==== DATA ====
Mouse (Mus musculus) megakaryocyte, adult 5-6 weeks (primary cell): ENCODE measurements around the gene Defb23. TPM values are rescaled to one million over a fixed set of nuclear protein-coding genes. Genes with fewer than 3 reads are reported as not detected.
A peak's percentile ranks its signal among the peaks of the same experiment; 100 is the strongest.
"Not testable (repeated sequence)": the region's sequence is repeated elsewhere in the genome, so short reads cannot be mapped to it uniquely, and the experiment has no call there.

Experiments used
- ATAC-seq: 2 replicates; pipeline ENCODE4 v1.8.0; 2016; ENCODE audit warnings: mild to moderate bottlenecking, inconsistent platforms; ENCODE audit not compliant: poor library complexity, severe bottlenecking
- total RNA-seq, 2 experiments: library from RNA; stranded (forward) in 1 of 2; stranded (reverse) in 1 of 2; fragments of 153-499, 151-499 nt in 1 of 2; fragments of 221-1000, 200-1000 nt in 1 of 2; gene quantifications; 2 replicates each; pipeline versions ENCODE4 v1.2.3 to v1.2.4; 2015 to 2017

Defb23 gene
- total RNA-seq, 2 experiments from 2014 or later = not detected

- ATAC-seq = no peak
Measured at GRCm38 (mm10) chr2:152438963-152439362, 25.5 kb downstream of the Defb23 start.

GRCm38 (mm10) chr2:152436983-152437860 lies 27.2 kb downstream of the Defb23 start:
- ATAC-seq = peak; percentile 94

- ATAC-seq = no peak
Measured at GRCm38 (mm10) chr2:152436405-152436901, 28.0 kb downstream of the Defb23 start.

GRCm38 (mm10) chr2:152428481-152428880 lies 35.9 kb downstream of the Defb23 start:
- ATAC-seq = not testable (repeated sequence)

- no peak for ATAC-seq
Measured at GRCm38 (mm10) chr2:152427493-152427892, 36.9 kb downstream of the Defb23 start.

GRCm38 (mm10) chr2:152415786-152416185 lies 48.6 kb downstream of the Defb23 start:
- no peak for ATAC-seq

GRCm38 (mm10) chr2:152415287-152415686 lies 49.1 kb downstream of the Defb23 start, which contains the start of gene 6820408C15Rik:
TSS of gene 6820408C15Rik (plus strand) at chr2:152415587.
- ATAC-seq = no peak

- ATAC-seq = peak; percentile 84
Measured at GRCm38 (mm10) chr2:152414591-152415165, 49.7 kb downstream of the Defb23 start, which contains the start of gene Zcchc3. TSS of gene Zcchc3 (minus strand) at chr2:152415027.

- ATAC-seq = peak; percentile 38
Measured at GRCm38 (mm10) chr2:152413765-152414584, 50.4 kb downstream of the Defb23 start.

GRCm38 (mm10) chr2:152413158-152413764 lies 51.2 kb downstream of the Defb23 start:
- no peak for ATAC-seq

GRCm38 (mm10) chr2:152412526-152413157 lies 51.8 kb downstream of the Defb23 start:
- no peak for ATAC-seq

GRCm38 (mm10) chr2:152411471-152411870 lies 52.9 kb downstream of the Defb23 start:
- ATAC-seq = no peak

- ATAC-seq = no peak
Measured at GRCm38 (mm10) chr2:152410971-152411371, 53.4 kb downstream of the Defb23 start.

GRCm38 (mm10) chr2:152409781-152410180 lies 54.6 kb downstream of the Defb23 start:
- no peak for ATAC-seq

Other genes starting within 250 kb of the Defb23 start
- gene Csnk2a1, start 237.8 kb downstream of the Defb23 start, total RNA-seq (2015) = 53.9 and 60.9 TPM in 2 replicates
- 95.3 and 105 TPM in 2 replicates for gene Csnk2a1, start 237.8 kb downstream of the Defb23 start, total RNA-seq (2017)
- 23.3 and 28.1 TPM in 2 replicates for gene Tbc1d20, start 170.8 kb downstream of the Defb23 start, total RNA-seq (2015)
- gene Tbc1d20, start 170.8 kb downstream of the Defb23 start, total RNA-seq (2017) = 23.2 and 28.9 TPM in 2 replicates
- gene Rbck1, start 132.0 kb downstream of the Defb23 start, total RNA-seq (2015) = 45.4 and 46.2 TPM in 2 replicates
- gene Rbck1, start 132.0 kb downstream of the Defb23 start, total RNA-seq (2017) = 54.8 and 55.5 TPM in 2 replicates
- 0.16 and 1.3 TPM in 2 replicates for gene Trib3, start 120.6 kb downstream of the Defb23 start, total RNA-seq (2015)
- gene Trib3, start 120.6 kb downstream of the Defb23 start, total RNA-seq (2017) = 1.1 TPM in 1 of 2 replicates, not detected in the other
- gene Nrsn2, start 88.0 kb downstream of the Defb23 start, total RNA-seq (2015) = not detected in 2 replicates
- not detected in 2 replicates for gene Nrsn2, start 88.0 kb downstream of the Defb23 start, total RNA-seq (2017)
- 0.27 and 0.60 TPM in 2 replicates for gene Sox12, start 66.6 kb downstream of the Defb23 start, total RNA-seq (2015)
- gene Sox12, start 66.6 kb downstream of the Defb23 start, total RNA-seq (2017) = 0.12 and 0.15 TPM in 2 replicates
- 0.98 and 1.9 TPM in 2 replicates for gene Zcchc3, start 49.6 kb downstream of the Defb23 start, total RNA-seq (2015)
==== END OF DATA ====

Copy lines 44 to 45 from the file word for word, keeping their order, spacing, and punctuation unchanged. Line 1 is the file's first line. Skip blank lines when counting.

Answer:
- gene Rbck1, start 132.0 kb downstream of the Defb23 start, total RNA-seq (2017) = 54.8 and 55.5 TPM in 2 replicates
- 0.16 and 1.3 TPM in 2 replicates for gene Trib3, start 120.6 kb downstream of the Defb23 start, total RNA-seq (2015)